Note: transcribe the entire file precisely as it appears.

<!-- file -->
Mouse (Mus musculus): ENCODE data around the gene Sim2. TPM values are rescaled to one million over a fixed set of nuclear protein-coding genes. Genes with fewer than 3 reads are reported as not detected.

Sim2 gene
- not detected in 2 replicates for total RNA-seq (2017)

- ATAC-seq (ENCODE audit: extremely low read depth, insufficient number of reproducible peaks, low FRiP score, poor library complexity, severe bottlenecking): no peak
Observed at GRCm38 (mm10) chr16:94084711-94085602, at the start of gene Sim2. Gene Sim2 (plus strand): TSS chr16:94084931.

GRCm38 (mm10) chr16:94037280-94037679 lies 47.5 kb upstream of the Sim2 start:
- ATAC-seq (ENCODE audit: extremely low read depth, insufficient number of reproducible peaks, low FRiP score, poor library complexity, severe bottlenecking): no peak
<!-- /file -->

Mouse (Mus musculus): ENCODE data around the gene Sim2. TPM values are rescaled to one million over a fixed set of nuclear protein-coding genes. Genes with fewer than 3 reads are reported as not detected.

Sim2 gene
- not detected in 2 replicates for total RNA-seq (2017)

- ATAC-seq (ENCODE audit: extremely low read depth, insufficient number of reproducible peaks, low FRiP score, poor library complexity, severe bottlenecking): no peak
Observed at GRCm38 (mm10) chr16:94084711-94085602, at the start of gene Sim2. Gene Sim2 (plus strand): TSS chr16:94084931.

GRCm38 (mm10) chr16:94037280-94037679 lies 47.5 kb upstream of the Sim2 start:
- ATAC-seq (ENCODE audit: extremely low read depth, insufficient number of reproducible peaks, low FRiP score, poor library complexity, severe bottlenecking): no peak